As soon as the sun comes out, native columbine (acquilegia canadensis) will leap into bloom, and hummingbirds will appear. This plant does best in poor, dry soil.
In the spring, I can either work or blog, and usually I choose to work! And all the rain we’ve been having is great for planting, and the cool, cloudy weather is wonderful root growth. I’ve been trying to plant ahead of every predicted rainy spell. Finally, a week with enough precipitation for newly installed plants!
Because the weather turned cool, the arrival of spring finally slowed down, and we’re right back on schedule. The catbirds arrived this week, almost the same date as the past couple of years. Flowing dogwood and lilacs are in bloom, birds are extremely active, spring ephemerals will bloom as soon as the sun comes out. The last trees to leaf out, ashes and hackberry, are swelling their leaf buds.
This is the busiest time of year in the garden–the height of planting season. It’s easiest to establish new plants while the soil is still cool, so get your new plants in the ground as soon as you can. Consider a native tree or large shrub for a Mother’s Day gift. In my garden, last year’s lovely red chokeberry is in bloom right now.
In addition to buying Mom a present and taking her out for brunch, here are some things you could be doing in your garden this week:
— divide hardy perennials and grasses. Many of the toughest native plants–many grasses, asters, rudbeckias, boltonia, columbine, to name just a few–have been in active growth for weeks. I start dividing as soon as each species is ready, and I try to do it right before it rains (saves watering). I’ve been at it for about a month and have enlarged several beds to receive the divisions. And as usual, I’ve given lots of plants away to friends, clients, and local parks and natural areas.
— Harvest cool-weather crops such as lettuce, mesclun mix, spinach, arugula and peas. Plant parsley and dill plants, but hold off on basil for another couple of weeks.
— you should have started vegetable seeds for warm-weather crops such as tomatoes and squash a while ago. (You can find a list of dates for starting seeds in this post.) Hold off on putting these tender crops in the ground for another couple of weeks–until at least May 20.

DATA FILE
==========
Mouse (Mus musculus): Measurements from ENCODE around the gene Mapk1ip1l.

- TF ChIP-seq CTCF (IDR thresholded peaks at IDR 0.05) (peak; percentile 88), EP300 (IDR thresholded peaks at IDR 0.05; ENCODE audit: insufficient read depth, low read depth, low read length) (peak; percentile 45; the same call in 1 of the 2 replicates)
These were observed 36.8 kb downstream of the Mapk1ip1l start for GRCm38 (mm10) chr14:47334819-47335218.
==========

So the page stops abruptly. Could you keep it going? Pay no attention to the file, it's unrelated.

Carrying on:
— Weed! Dig up wild garlic and dandelions. Pull garlic mustard if it hasn’t yet set seed. This noxious weed is particularly easy to remove–grab the base of the plant, and unless the soil is compacted, you’ll get the whole root system in one firm tug. Once it’s gone to seed, it’s too late to remove it. Mustards go to seed particularly early, so it’s a good idea to pull them as soon as you recognize them. And they’re easy to pull.
— Plant! The weather is perfect. Most reliable mail-order nurseries have started shipping. Once the plants arrive, get them in the ground as soon as you can. If you must hold them for a few days, open the boxes, water as necessary, and keep them in the shadiest spot you can find.
— if you or your lawn service has sown grass seed, water several times a day until the grass is up. Otherwise you’re just scattering birdseed. Otherwise, the lawn certainly doesn’t need watering. And it’s much too early to fertilize. Wait until Memorial Day. Even better, don’t fertilize at all this year. I bet the grass will do just fine.
Happy Mother’s Day! enjoy the garden this week!
Black chokeberry (Aronia melanocarpa) is in full bloom now. Red chokeberry (A. arbutifolia) has prettier fruit, but black chokeberry has larger flowers and its larger fruit are more attractive to birds.